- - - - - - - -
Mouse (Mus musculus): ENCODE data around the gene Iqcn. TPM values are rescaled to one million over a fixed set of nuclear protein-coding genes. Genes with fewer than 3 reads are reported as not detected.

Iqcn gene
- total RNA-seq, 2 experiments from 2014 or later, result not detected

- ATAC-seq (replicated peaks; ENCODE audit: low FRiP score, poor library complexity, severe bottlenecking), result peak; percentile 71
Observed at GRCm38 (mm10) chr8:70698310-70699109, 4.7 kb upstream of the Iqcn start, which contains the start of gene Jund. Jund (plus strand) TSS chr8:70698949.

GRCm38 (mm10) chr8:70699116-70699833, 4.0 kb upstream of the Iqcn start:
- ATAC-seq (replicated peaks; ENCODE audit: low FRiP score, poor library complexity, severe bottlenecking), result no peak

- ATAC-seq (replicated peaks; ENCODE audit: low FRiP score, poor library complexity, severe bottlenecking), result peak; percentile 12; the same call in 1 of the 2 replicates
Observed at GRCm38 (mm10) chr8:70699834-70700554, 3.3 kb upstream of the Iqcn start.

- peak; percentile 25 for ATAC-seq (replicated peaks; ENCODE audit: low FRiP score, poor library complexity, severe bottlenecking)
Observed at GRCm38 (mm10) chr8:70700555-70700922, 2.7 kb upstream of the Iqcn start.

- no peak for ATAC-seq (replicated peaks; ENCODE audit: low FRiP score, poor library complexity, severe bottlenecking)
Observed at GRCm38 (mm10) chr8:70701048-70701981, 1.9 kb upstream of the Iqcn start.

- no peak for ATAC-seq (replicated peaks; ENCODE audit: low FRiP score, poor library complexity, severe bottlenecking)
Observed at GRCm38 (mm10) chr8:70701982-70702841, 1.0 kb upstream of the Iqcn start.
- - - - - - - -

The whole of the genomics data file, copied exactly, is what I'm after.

Mouse (Mus musculus): ENCODE data around the gene Iqcn. TPM values are rescaled to one million over a fixed set of nuclear protein-coding genes. Genes with fewer than 3 reads are reported as not detected.

Iqcn gene
- total RNA-seq, 2 experiments from 2014 or later, result not detected

- ATAC-seq (replicated peaks; ENCODE audit: low FRiP score, poor library complexity, severe bottlenecking), result peak; percentile 71
Observed at GRCm38 (mm10) chr8:70698310-70699109, 4.7 kb upstream of the Iqcn start, which contains the start of gene Jund. Jund (plus strand) TSS chr8:70698949.

GRCm38 (mm10) chr8:70699116-70699833, 4.0 kb upstream of the Iqcn start:
- ATAC-seq (replicated peaks; ENCODE audit: low FRiP score, poor library complexity, severe bottlenecking), result no peak

- ATAC-seq (replicated peaks; ENCODE audit: low FRiP score, poor library complexity, severe bottlenecking), result peak; percentile 12; the same call in 1 of the 2 replicates
Observed at GRCm38 (mm10) chr8:70699834-70700554, 3.3 kb upstream of the Iqcn start.

- peak; percentile 25 for ATAC-seq (replicated peaks; ENCODE audit: low FRiP score, poor library complexity, severe bottlenecking)
Observed at GRCm38 (mm10) chr8:70700555-70700922, 2.7 kb upstream of the Iqcn start.

- no peak for ATAC-seq (replicated peaks; ENCODE audit: low FRiP score, poor library complexity, severe bottlenecking)
Observed at GRCm38 (mm10) chr8:70701048-70701981, 1.9 kb upstream of the Iqcn start.

- no peak for ATAC-seq (replicated peaks; ENCODE audit: low FRiP score, poor library complexity, severe bottlenecking)
Observed at GRCm38 (mm10) chr8:70701982-70702841, 1.0 kb upstream of the Iqcn start.